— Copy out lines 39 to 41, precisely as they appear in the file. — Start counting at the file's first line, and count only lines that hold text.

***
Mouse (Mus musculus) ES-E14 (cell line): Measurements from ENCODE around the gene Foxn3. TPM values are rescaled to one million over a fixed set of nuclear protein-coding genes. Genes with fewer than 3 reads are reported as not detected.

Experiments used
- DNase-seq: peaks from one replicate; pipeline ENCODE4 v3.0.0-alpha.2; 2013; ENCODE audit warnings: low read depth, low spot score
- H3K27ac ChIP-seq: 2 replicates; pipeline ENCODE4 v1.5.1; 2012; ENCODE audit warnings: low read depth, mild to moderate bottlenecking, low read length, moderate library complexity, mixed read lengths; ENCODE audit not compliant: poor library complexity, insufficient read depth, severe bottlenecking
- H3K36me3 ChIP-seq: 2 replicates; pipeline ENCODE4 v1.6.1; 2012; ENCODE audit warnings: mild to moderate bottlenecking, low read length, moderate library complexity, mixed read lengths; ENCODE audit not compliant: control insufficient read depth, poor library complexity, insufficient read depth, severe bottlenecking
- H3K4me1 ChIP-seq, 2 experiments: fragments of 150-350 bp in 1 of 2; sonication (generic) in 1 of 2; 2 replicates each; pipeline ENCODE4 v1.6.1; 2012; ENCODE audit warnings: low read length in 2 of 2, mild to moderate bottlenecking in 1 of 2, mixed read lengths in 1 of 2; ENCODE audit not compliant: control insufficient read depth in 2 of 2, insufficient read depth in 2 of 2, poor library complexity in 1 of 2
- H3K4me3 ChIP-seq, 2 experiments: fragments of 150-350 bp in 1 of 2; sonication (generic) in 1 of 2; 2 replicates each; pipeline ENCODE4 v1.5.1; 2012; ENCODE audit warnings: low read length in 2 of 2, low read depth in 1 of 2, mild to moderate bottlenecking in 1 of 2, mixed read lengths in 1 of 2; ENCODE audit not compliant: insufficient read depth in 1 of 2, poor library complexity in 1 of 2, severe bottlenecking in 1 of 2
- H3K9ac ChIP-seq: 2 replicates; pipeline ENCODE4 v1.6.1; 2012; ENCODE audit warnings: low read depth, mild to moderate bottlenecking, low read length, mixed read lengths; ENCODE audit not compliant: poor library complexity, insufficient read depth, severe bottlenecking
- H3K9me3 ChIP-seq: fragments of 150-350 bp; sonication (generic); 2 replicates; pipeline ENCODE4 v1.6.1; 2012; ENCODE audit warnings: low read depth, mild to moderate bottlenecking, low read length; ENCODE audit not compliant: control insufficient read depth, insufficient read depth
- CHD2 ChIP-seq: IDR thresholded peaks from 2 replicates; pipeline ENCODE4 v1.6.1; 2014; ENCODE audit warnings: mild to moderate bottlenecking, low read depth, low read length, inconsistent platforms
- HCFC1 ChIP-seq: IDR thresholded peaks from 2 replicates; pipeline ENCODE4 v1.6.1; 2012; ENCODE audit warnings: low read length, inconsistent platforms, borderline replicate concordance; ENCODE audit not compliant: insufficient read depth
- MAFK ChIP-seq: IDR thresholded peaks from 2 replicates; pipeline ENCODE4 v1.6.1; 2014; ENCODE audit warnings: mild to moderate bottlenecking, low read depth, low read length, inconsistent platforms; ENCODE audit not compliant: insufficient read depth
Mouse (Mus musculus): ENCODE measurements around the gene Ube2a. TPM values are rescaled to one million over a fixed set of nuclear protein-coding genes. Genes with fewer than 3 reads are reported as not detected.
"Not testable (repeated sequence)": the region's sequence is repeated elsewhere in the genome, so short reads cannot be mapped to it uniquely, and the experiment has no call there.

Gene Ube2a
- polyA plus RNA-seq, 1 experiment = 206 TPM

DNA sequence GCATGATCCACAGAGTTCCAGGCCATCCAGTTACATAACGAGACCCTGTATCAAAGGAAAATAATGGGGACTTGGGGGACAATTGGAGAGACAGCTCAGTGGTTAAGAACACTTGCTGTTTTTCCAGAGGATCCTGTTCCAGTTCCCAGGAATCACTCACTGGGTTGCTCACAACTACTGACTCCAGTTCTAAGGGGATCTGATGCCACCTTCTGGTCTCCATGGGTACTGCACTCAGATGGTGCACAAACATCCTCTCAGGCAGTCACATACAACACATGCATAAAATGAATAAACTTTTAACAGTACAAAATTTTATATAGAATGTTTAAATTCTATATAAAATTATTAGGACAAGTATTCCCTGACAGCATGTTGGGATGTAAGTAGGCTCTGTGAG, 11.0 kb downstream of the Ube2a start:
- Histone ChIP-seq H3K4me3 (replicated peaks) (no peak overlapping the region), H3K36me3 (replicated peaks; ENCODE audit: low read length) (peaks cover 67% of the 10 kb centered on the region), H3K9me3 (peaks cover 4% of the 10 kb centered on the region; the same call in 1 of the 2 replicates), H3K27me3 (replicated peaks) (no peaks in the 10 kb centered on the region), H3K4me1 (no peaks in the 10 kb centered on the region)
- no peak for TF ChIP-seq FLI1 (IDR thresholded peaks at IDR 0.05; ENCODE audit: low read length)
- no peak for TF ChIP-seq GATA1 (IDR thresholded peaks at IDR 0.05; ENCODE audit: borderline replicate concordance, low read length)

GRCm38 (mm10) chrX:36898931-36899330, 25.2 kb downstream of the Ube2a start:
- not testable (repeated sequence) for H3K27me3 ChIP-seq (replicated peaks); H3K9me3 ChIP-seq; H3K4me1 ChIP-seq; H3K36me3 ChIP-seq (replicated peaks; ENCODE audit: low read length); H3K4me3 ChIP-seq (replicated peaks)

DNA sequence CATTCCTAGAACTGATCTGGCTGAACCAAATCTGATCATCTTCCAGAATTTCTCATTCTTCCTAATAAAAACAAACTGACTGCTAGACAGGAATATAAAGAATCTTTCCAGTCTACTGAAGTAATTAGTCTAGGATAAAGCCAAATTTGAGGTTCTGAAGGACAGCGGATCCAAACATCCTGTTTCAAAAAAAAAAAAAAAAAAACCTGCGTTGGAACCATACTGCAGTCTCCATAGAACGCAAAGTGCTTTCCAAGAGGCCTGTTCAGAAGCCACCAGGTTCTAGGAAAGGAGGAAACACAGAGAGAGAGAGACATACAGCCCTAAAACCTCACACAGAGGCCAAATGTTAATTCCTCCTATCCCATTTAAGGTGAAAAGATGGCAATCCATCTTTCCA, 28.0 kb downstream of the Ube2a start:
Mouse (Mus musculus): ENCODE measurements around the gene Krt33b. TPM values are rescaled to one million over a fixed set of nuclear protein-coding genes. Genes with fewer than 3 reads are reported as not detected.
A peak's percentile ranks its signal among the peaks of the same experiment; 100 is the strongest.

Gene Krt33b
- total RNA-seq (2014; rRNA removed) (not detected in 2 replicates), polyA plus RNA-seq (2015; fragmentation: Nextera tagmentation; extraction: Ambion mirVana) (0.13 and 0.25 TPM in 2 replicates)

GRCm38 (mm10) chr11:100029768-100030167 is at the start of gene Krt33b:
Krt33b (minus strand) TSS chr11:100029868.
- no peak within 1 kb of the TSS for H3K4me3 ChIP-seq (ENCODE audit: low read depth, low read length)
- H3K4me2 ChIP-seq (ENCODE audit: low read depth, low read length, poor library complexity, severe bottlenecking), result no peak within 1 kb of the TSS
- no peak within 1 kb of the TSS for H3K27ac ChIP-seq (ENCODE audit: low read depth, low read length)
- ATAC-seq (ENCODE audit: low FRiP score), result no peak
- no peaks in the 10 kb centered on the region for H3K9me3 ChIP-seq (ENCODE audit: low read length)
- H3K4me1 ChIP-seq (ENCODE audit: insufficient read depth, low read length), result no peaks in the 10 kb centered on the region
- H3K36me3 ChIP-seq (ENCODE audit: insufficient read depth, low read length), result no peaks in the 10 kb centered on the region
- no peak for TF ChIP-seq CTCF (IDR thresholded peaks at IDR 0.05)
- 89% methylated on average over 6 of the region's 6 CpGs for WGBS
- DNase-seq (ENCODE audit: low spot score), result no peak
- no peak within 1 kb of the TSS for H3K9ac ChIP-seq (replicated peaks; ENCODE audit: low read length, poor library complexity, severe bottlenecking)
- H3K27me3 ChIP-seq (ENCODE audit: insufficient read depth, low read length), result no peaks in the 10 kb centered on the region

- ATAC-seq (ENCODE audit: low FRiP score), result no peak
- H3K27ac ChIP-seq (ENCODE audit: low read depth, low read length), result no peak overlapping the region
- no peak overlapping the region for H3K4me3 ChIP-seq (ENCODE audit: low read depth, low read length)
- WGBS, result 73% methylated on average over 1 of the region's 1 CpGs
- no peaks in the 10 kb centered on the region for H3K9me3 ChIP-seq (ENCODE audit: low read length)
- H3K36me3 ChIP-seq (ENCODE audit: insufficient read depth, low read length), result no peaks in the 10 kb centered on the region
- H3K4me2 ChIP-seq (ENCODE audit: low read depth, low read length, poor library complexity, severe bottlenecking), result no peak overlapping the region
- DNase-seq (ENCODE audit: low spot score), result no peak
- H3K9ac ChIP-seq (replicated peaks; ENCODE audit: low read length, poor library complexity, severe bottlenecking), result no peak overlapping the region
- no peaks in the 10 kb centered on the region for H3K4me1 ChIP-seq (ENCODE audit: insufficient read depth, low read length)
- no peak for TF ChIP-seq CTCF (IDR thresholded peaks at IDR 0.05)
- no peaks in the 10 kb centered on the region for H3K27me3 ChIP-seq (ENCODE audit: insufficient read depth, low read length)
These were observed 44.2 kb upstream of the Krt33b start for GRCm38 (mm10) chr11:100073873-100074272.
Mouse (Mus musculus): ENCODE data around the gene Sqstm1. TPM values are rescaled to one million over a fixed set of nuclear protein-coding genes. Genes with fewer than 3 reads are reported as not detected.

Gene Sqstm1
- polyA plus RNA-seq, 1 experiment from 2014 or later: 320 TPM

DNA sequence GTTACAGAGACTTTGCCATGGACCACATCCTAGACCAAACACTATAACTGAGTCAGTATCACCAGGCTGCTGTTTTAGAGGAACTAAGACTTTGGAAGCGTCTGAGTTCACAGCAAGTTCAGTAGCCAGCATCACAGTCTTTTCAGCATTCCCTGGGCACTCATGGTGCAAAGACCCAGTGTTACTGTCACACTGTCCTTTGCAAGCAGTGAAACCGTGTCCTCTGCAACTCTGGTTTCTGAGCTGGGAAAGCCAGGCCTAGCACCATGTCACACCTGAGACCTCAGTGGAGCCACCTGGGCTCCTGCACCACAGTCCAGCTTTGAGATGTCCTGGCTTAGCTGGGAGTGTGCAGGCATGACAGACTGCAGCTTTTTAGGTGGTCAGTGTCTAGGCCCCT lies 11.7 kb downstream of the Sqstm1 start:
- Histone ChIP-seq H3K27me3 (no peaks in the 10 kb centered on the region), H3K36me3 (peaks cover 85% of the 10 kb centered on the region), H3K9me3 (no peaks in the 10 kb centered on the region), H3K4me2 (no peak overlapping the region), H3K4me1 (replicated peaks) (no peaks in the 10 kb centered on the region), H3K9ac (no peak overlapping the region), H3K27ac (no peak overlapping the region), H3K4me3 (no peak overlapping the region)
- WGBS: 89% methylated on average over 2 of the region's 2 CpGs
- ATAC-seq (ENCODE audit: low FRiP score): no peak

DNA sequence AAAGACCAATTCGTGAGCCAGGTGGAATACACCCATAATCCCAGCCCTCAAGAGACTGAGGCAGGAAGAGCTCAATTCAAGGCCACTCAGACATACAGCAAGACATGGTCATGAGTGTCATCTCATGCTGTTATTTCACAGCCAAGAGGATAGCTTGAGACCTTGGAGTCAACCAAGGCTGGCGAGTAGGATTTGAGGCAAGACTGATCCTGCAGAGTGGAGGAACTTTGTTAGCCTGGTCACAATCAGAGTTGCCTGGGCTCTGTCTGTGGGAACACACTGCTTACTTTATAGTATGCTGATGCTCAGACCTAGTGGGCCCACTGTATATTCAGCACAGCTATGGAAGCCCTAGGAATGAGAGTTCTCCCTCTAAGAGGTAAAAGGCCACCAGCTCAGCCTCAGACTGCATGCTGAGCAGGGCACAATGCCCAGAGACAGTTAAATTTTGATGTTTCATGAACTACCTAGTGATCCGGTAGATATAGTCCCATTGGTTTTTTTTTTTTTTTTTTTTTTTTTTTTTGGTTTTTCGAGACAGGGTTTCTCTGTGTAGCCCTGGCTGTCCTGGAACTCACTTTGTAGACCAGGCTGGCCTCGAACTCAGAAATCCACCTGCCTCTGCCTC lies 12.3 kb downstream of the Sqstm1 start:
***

- DNase-seq (ENCODE audit: low spot score), result no peak
- no peak within 1 kb of the TSS for H3K9ac ChIP-seq (replicated peaks; ENCODE audit: low read length, poor library complexity, severe bottlenecking)
- H3K27me3 ChIP-seq (ENCODE audit: insufficient read depth, low read length), result no peaks in the 10 kb centered on the region